Please note that is deprecated in favor of new security data formats and solutions. You can read more about these in The future of Red Hat security data.

A few months ago, I wrote my first blog for Red Hat: Getting a list of fixes for a Red Hat product between two dates is easy with

In that blog we explored the use of the script provided on the Red Hat Security Data page and show you how you can use it to return a list of Common Vulnerabilities and Exposures (CVEs) and Red Hat Security Advisories (RHSAs) included in a particular Red Hat Product between two specified dates.

Today I want to build on that post and show you ways to enhance the data with the Red Hat Security Data API.

A quick recap

Before you start, if you haven’t set up the script before, or if something is not working as intended, see my first blog post linked above. But here's a quick recap to help you get up to speed quickly.

The script requires the use of three .txt files containing all the publishing dates of Red Hat Security Errata (RHSA), the list of CVEs and the mapping between RHSA and published CVEs. 

In my last article, we created a directory to hold the script and the required files, used wget to download the required files from the Red Hat Security Data and set the permissions on the script.

If you don't have the output from the previous article, the commands below will download the script and required text files and run them for you, getting you ready for what we cover in this article. 

mkdir security_review

cd security_review


chmod 700

./ --cpe enterprise_linux:8 --datestart 20220401 --dateend 20220430 --xmlsummary rhel-8-report.xml

This will give us a file called “rhel-8-report.xml”, and this is where we will start today's blog.

What is jq and how can it help me?

The Red Hat Security Data API offers a rich set of information about each erratum. All the data is returned in JSON format, a lightweight format for storing and transporting data.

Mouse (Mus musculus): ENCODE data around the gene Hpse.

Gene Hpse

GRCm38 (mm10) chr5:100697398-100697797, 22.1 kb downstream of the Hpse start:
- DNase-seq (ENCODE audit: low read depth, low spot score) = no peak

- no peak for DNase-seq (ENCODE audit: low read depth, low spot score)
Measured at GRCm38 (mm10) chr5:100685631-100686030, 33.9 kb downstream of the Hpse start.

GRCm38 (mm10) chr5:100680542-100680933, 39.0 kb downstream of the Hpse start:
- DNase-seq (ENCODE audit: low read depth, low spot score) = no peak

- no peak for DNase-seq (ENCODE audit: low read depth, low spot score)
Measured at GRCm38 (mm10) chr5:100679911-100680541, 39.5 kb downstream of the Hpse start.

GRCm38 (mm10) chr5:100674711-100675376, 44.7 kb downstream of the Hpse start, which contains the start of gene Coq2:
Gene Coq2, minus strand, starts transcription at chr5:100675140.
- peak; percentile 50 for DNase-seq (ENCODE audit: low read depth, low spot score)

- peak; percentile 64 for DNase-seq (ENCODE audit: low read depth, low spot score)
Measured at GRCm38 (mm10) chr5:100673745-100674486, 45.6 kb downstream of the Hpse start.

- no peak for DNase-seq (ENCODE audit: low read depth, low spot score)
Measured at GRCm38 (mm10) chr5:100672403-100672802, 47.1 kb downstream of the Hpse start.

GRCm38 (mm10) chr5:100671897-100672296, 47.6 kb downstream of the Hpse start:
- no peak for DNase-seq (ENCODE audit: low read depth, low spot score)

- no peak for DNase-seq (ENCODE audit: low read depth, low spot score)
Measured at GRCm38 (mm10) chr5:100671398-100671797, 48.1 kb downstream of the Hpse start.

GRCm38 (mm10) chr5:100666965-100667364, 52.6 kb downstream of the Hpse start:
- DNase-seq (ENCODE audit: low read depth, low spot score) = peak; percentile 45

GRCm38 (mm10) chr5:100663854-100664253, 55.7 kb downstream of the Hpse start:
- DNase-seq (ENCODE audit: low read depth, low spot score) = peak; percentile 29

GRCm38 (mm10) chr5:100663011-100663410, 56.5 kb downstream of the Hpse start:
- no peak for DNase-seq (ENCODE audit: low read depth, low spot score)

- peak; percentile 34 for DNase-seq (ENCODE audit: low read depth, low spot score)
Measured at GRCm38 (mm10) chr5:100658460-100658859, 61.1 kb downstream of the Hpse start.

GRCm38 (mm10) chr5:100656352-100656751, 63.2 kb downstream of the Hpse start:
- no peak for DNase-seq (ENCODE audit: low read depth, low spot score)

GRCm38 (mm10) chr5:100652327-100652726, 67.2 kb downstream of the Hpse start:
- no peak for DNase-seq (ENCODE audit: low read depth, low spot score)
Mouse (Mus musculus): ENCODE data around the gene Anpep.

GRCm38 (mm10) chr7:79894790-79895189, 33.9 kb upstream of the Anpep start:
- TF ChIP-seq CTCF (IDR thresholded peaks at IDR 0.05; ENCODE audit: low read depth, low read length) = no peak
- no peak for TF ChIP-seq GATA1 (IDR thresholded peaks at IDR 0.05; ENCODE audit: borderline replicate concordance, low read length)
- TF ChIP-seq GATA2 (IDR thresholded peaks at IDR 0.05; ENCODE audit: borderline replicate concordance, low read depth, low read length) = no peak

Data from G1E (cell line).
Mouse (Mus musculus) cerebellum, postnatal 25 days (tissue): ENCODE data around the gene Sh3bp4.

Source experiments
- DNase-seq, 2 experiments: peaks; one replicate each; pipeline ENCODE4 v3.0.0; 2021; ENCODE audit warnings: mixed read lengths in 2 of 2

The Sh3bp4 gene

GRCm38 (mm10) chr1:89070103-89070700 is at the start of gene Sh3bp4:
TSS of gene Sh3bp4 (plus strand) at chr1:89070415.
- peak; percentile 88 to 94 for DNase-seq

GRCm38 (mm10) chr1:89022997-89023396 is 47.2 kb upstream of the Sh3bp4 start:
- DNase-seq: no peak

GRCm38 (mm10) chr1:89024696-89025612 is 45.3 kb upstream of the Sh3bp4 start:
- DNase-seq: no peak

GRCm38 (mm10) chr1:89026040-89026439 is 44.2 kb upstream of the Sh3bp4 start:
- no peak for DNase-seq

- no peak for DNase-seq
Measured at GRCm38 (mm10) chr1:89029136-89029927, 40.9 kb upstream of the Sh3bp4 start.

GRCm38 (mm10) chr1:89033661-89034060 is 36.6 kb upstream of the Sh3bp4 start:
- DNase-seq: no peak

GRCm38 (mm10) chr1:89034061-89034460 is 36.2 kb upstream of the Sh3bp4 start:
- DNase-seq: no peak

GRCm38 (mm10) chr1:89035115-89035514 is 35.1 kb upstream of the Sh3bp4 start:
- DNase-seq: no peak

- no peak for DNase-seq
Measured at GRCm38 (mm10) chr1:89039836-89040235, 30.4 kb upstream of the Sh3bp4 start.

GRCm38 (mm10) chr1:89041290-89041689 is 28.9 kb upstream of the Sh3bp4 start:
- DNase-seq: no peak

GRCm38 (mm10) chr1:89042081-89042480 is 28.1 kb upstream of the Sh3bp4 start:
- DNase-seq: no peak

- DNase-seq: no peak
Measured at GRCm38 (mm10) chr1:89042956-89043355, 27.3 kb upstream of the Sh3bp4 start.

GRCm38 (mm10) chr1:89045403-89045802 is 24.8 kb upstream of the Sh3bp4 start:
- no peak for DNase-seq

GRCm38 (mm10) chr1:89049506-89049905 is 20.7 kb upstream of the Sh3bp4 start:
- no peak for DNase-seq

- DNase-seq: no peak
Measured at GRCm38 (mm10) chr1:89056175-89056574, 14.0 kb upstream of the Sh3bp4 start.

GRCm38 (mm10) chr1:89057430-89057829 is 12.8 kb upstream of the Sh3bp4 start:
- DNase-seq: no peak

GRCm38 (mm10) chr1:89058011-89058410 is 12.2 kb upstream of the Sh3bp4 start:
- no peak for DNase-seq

In order to make that data more human-readable, we’ll use a tool called “jq,” a lightweight and flexible command-line JSON processor, which  is available in Red Hat Enterprise Linux (RHEL) 8 and above, so can be installed with a simple yum command:

yum install jq

You can find out more details about the package in the Red Hat Package Browser.

How do we query the Red Hat Data API and parse the results with jq?

In its very simplest form, you can view the data from the API by directly calling the CVE JSON URL.  An example of this for CVE-2022-1154 would be:


This would return back a block of JSON from the API as follows:


While that does have all the information we need, it's not easy to read, and if you are looking at a number of CVEs, such as our use case, this gets really confusing really quickly.

This is where jq comes in.  If we run the same CVE but pipe its output to jq we get a much cleaner response.  We run this command:

curl -s | jq

Which returns this data:


Next up, we can see the real power of jq when we filter these results to get the actual information we are looking for, then rename the fields to something human readable.